Matrix Diagonalization

A square matrix is similar to a square matrix if there is a non-singular matrix such that . Let us call matrix as a modal matrix.

Similarity transformation has several properties:

• Identity : a matrix is similar to itself
• Commutative : if is similar to then is similar to .
• Transitive : if is similar to and is similar to , then is similar to .
• If is similar to then they have
• Equal determinant : • Equal rank : • Equal trace : • Equal transpose : • Equal inverse : • Equal matrix power : • Equal matrix exponent : Since diagonal matrix has many nice properties similar to a scalar, we would like to find matrix similarity to a diagonal matrix. The only requirement to perform similarity transformation is to find a non singular modal matrix such that . We can form modal matrix from the eigenvector of matrix . However, we are not sure if the modal matrix is nonsingular (has inverse).

We know that modal matrix is nonsingular when the eigenvectors of the square matrix are being linearly independent . But, again we are not sure whether the eigenvectors of the square matrix will be linearly independent. We only know that if all the eigenvalues of the square matrix are distinct (do not have any eigenvalue of multiple values) then the eigenvectors are linearly independent. Thus, any square matrix with distinct eigenvalues can be converted into diagonal matrix by similarity transformation .

To obtain modal matrix , we perform horizontal concatenation of the linearly independent eigenvectors of matrix such that . Since eigenvalues of matrix are all distinct, modal matrix has full rank because the eigenvectors are linearly independent, therefore modal matrix has inverse (nonsingular). The diagonal elements of diagonal matrix consist of the eigenvalues of .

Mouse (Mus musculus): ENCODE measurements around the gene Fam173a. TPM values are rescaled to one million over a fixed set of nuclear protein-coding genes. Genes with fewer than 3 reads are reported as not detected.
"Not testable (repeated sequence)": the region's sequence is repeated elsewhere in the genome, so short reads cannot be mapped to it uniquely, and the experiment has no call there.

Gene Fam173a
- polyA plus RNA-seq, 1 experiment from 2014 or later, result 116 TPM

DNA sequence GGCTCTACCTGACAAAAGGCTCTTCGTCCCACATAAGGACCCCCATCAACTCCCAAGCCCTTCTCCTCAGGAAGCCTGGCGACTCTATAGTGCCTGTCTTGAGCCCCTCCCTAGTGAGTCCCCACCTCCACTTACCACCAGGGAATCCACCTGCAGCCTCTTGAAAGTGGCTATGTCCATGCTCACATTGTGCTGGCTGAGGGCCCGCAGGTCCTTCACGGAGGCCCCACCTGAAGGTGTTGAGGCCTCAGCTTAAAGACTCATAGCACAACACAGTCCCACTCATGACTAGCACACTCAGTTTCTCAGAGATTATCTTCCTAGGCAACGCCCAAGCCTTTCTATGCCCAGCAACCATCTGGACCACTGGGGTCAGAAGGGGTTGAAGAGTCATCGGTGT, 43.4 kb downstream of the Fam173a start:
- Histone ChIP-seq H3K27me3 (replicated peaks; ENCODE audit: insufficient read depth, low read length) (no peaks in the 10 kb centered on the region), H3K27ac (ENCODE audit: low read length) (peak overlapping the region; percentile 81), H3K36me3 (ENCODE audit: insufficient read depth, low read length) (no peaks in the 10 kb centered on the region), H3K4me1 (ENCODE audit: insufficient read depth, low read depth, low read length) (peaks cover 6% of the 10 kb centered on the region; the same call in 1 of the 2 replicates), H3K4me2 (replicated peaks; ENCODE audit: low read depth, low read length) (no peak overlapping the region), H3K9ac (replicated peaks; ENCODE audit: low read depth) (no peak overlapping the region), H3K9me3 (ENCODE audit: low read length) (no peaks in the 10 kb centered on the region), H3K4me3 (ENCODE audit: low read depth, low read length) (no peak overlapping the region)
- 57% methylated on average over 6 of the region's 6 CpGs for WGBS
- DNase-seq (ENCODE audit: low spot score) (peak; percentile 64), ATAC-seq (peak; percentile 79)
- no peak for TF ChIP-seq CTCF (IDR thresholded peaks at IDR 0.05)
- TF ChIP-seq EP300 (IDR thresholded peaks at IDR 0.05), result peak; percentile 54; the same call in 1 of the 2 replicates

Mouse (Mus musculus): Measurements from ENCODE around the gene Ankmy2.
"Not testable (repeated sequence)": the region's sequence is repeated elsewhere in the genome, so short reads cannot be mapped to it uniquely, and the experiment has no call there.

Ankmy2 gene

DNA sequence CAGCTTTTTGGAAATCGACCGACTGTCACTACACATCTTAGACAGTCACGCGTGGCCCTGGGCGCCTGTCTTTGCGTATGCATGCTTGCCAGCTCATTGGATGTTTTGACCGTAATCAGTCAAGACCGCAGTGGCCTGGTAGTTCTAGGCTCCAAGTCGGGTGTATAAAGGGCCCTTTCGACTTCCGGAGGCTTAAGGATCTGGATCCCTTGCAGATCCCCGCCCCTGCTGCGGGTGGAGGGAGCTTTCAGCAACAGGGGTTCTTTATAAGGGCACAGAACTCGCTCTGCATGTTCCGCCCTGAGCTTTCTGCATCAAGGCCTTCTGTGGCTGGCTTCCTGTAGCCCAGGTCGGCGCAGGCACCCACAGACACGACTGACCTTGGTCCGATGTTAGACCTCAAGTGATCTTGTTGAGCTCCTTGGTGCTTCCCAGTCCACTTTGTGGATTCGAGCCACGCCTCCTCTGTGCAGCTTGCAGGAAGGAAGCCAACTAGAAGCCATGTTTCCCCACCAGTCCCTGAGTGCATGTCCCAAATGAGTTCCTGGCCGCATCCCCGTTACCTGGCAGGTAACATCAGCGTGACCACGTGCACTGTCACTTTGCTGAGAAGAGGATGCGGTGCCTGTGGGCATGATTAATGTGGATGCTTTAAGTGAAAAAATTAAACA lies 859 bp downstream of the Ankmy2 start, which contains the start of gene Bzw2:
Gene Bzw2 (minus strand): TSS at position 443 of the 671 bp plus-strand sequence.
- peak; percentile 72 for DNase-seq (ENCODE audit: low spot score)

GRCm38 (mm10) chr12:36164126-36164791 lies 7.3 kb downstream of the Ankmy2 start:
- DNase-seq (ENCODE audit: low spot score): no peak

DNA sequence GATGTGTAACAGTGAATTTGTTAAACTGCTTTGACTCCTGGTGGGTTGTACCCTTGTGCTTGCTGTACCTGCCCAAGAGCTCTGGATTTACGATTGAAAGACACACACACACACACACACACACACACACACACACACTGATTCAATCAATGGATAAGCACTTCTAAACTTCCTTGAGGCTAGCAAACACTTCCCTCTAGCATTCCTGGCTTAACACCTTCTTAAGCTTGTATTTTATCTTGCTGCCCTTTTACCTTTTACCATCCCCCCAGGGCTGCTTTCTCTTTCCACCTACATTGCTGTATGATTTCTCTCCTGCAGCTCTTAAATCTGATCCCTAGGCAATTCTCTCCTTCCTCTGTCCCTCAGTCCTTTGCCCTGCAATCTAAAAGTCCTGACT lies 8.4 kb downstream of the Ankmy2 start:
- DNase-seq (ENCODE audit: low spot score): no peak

Example:

Find diagonal matrix of matrix Solution: First, we find the eigenvector and eigenvalues of matrix . The matrix has 2 distinct eigenvalues. Eigenvalue has corresponding eigenvector and eigenvalue has corresponding eigenvector . Since the eigenvalues are all distinct, the matrix is diagonalizable and the eigenvectors are linearly independent.
Next, we form modal matrix . The inverse modal matrix is .
Then, we obtain the diagonal matrix . Notice that the diagonal elements are the eigenvalues. Modal matrix is not orthogonal matrix because .

Example:
Matrix has eigenvalues (with algebraic multiplicity of 2) and (simple). The first eigenvalue has corresponding eigenvector and . The first eigenvalue has geometric multiplicity of 2 because the two eigenvectors and are linearly independent. The second eigenvalue has corresponding eigenvector . Since matrix has 3 linearly independent eigenvectors, matrix is non-defective. We can form modal matrix such that . Notice in this example that the eigenvalues are not all distinct but the eigenvectors are linearly independent, therefore the matrix is diagonalizable.

Example:

Matrix has multiple eigenvalue of . The eigenvectors associated with eigenvalues are vectors of the form of for any non-zero real number. Since the eigenvectors are linearly dependent, the modal matrix has no inverse and therefore matrix is non-diagonalizable.